CC v The Minister for Family and Community Services of the Northern Territory and JC and KK
[2007] NTSC 54




FILE NO: JA 21 of 2007 (20504276)
JA 23 of 2007 (9725549)

DELIVERED: 30 October 2007

HEARING DATES: 30 October 2007


ON APPEAL: Order of the Family Matters Court,
25 July 2007


Appeal against an order of the Family Matters Court – competency of appeals – whether jurisdiction of the Community Welfare Act enlivened – appeals dismissed as incompetent.
CC v Minister for Territory Health Services, Michael Carey SM, KK and JC [2006] NTSC 68; Warbrooke v McGregor, TF and ML [2001] NTSC 18, cited.
Community Welfare Act 1983 (NT), s 48


Appellant: In person
First Respondent: M Heitman
Second Respondent: A Whitelum

First Respondent: M Heitman
Second Respondent: Morgan Buckley

Judgment category classification: C
Judgment ID Number: ols200702
Number of pages: 7


CC v The Minister for Family and Community Services of the Northern Territory [2007] NTSC 54
Nos. JA21 & JA23 (20504276, 9725549)











(Delivered 30 October 2007)


[1] These are composite reasons related to files 9725549 and 20504276 respectively, which I now publish on the basis indicated to the parties on 30 October 2007.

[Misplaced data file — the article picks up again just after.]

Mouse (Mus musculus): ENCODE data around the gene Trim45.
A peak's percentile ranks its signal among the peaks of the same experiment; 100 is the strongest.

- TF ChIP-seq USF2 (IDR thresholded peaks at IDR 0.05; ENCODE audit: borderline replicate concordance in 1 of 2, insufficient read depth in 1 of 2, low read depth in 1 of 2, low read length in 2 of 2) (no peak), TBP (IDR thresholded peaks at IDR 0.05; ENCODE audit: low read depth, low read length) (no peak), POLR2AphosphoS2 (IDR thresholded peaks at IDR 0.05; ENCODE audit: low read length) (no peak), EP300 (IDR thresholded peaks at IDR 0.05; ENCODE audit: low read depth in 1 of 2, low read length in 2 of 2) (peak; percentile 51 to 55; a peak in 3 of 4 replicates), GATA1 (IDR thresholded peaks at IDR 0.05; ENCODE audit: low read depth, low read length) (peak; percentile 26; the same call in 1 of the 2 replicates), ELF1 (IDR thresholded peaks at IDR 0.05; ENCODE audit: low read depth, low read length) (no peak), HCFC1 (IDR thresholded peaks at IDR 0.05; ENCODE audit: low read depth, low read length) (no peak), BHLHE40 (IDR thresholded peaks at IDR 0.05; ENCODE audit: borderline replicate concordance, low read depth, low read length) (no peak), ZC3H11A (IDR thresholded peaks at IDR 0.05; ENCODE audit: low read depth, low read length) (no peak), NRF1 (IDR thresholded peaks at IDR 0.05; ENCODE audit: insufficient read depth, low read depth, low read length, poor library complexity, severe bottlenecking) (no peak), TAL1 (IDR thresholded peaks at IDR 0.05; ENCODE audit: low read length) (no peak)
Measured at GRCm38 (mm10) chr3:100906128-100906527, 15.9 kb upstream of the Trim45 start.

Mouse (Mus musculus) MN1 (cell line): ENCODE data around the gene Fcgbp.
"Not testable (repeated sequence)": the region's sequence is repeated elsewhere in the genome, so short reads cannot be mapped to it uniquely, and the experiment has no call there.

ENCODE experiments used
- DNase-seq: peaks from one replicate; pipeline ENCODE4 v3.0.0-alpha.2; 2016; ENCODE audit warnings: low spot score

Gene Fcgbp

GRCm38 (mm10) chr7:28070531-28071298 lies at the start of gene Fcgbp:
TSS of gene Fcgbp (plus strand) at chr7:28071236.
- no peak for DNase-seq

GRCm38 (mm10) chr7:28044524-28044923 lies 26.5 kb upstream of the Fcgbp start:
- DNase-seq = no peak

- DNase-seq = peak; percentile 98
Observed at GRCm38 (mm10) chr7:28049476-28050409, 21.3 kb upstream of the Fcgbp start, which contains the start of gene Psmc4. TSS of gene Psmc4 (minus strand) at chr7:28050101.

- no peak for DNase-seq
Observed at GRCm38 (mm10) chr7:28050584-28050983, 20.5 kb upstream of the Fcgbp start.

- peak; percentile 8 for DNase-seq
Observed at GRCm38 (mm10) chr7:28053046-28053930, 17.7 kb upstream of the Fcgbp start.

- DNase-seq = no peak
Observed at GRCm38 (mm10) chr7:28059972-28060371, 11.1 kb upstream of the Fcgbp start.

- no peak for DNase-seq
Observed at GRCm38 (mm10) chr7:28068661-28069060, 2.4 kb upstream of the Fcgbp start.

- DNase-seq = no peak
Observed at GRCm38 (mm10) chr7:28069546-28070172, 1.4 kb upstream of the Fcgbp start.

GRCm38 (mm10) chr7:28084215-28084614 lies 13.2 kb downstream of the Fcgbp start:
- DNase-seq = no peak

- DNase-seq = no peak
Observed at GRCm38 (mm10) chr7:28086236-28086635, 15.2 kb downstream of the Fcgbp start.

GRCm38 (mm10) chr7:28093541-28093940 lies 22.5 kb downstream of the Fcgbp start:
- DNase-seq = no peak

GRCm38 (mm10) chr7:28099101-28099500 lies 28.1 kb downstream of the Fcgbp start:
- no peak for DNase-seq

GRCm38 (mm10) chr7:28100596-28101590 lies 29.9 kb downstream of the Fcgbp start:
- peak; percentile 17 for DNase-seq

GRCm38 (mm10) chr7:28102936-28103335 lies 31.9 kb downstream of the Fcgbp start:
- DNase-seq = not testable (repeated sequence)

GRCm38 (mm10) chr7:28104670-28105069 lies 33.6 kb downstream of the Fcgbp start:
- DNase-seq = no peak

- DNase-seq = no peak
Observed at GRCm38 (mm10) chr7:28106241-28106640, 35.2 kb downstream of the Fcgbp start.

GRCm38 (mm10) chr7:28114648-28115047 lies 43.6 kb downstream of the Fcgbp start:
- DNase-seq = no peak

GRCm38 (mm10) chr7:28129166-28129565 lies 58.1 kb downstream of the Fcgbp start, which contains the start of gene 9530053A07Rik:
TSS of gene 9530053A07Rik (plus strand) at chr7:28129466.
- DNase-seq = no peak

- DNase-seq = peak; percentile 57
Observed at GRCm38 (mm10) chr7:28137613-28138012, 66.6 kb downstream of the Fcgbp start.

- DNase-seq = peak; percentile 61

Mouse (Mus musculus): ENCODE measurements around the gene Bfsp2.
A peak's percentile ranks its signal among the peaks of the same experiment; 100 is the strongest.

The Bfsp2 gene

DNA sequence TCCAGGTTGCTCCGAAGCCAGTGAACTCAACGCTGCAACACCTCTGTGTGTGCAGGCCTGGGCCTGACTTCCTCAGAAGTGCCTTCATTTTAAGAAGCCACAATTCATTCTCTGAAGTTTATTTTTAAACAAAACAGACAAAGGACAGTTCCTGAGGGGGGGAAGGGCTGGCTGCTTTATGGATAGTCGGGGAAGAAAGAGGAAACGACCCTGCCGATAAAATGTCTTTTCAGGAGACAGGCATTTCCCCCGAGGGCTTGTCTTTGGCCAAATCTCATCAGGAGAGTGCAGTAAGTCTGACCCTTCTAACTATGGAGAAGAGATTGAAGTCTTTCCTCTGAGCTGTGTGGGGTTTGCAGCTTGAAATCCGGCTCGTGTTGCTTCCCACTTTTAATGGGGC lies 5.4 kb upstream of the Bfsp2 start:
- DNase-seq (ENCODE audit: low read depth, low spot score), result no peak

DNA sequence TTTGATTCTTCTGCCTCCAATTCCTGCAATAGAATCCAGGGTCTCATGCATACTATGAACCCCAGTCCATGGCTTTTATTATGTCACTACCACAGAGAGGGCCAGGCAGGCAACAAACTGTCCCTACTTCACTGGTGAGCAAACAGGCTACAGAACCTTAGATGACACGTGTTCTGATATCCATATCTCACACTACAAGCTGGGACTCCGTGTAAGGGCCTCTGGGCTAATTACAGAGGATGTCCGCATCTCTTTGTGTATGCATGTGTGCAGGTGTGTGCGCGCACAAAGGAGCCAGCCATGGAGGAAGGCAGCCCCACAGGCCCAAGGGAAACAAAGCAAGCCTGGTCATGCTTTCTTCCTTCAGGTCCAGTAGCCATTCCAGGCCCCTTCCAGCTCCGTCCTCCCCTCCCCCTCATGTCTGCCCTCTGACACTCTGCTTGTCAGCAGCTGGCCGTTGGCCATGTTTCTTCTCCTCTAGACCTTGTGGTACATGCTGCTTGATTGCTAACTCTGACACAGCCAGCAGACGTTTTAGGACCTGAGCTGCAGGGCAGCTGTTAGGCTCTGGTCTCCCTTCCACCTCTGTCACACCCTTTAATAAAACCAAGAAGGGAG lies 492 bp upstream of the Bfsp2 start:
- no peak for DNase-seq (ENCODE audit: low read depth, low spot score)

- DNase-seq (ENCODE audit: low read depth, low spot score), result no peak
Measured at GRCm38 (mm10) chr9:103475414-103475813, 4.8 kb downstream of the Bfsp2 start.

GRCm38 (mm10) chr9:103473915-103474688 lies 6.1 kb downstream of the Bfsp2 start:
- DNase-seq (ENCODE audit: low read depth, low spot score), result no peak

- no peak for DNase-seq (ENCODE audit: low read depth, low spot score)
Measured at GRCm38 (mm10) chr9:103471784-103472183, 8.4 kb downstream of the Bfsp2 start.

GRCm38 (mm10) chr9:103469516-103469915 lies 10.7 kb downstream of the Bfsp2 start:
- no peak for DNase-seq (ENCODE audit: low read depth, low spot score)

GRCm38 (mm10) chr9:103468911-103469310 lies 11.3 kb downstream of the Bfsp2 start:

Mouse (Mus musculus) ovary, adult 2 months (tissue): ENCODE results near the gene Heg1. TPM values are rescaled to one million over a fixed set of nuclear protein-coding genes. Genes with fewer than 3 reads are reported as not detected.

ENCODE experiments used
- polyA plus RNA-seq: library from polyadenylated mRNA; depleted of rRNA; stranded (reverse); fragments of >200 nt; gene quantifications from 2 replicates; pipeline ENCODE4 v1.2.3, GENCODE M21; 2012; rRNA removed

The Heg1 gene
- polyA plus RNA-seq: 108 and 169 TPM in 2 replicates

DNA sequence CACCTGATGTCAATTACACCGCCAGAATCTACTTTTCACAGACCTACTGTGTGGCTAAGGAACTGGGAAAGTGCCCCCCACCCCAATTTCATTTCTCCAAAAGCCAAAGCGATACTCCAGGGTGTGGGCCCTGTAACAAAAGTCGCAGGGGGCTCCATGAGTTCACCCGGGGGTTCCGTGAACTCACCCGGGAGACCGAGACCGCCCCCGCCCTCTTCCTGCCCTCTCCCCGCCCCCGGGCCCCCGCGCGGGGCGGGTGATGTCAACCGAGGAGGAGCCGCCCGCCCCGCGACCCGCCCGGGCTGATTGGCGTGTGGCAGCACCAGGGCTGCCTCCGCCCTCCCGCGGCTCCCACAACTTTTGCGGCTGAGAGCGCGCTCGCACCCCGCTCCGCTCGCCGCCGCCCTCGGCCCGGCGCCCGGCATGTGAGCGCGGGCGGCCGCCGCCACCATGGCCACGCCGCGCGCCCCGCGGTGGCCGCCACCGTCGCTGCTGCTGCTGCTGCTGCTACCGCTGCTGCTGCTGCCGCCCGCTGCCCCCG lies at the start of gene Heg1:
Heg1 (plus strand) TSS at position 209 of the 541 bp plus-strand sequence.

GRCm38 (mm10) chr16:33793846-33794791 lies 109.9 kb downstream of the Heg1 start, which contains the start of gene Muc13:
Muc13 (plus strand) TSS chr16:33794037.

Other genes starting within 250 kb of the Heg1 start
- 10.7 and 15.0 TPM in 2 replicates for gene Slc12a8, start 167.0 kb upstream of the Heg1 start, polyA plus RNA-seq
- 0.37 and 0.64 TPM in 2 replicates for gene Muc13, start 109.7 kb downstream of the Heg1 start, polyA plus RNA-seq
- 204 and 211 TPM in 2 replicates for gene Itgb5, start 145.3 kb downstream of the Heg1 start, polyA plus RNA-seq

[2] In each case the matter before me is a notice of appeal lodged by the biological mother of a child of which the respondent Minister has sole guardianship pursuant to orders of a stipendiary magistrate made on 31 May 2006 (“the guardianship orders”). I will refer to the two children as KK and JC respectively.

[3] The appellant (to whom I will refer as “CC”) has also filed separate applications for extension of time within which to file and serve the notices of appeal.

[4] The notices of appeal seek to impugn the decision of another stipendiary magistrate published on 25 July 2007, whereby he dismissed applications by the appellant to vary the guardianship orders in respect of KK (now almost nine years of age) and JC (now two years of age).